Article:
This Could Be Why Fast Food Apps Are More Popular Than Ever

It's right there in the name: fast food. And, for a long time, it was hard to imagine it could get any faster. Drive through or walk in, and your food is ready for you in a matter of minutes, according to the Today Show. We are, though, an app happy society. Buildfire reports that 49% of Americans open an app over 11 times per day, and 70% of all digital media is consumed via apps. It was only a matter of time before fast food restaurants — known in the industry as quick-service restaurants – moved into the space and created apps that would make the customer experience even faster.

Fast food apps offer customers a streamlined experience, options to customize an order, and access to digital-only deals and giveaways, says The Takeout. Restaurants, on the other hand, get access to valuable customer data and insights and new avenues of marketing, reports the U.S. Chamber of Commerce. New data compiled by QSR Magazine, an industry trade publication, shows that quick-service restaurant tech is only increasing in popularity, with July 2022 being the biggest month on record for first-time downloads of the top 36 apps.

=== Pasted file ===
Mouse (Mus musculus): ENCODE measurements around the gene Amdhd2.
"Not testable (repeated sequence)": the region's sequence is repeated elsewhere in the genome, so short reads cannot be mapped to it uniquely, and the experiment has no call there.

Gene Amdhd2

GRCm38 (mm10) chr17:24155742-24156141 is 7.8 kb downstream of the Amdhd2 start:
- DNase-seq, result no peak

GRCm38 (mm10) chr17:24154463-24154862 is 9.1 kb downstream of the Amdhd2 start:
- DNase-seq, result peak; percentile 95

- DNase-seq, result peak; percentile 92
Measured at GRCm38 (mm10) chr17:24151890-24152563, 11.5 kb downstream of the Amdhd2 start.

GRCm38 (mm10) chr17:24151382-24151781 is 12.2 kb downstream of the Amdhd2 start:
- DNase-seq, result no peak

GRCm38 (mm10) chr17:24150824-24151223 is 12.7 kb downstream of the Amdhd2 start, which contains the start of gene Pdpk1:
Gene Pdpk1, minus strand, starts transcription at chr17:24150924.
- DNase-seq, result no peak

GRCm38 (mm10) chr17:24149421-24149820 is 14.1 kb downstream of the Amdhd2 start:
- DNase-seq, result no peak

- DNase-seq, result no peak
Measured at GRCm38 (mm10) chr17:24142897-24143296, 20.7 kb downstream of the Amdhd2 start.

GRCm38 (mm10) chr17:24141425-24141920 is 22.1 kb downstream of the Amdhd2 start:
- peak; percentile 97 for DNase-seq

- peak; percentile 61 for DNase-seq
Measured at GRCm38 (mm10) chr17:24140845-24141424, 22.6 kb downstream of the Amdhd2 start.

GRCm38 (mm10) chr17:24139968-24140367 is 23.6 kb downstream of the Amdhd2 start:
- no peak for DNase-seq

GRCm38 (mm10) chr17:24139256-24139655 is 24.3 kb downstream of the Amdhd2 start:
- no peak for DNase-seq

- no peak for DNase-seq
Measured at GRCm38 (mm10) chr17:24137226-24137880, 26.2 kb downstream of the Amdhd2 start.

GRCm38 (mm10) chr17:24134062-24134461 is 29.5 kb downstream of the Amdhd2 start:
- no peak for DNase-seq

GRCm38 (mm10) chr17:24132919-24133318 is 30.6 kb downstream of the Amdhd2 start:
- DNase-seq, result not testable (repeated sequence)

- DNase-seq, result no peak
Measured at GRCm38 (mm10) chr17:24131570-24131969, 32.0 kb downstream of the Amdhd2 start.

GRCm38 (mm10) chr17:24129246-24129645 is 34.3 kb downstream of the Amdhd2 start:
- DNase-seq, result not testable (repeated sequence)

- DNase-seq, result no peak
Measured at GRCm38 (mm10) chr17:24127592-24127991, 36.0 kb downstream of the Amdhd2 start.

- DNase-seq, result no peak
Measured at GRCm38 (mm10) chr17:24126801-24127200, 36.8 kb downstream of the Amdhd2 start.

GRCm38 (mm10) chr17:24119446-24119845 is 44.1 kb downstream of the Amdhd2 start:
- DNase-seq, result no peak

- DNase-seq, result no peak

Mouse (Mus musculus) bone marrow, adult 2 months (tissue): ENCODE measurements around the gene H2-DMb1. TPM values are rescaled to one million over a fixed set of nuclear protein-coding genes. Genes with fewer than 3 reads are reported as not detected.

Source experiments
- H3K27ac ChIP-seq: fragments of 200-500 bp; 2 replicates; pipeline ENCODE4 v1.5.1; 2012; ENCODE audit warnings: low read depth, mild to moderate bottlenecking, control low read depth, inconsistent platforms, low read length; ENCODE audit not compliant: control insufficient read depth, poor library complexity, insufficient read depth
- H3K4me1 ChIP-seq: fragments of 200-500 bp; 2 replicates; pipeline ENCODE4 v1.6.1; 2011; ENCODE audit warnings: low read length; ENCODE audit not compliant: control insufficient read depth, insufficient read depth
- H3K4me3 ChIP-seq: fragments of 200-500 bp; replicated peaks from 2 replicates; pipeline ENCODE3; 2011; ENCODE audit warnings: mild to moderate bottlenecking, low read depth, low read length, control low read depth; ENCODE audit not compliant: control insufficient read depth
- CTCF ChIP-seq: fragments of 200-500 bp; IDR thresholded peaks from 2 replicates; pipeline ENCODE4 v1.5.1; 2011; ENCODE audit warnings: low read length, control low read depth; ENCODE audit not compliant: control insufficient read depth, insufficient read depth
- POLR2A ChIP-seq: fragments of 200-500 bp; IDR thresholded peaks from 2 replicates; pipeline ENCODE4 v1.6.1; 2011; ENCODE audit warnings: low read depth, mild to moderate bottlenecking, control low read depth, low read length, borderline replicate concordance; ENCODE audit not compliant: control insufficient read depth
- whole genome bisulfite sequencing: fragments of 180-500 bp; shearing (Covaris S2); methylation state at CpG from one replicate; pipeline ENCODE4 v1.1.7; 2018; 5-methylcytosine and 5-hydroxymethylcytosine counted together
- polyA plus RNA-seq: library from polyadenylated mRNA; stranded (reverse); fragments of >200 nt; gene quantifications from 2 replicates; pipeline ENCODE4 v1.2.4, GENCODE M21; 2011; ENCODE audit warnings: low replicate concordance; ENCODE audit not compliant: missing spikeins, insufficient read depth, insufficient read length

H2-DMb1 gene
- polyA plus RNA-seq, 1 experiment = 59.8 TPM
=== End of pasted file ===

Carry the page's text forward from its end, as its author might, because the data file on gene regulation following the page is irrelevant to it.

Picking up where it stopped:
Downloading deals

Topping the list of most-downloaded apps is McDonald's, with 4.3 million downloads in July. This was followed by Starbucks, Domino's, SONIC, and Chick-Fil-A to round out the top 5.

Why are these apps exploding in popularity? Adam Blacker, the vice president of Insights at Apptopia, the company that compiled the data for QSR, points to the many incentives and promotions being offered by quick-service restaurant chains. Those include McDonald's National Fry Day offer, which Insider explains gave customers using the app a free large order of fries on July 13th. For its part, Starbucks slashed cold drink prices by 50% on Tuesdays in July for those using its proprietary app, states Delish.

What was once seen as supplemental income to a restaurant's traditional in-person business model, digital sales are increasingly becoming a critical income stream for both quick-service and full-service restaurants. An analysis by found that 37% of high-earning restaurants — those with more than $1 million in annual revenue — derive 50% or more of their business from digital channels.

And this is not just an American phenomenon. Adweek recently covered the accelerated growth of both the apps for McDonald's and Burger King in the U.K. Of note is McDonald's loyalty program that credits a point per penny spent to customers' accounts, which can be redeemed for menu items or donated to charities, such as the Ronald McDonald House.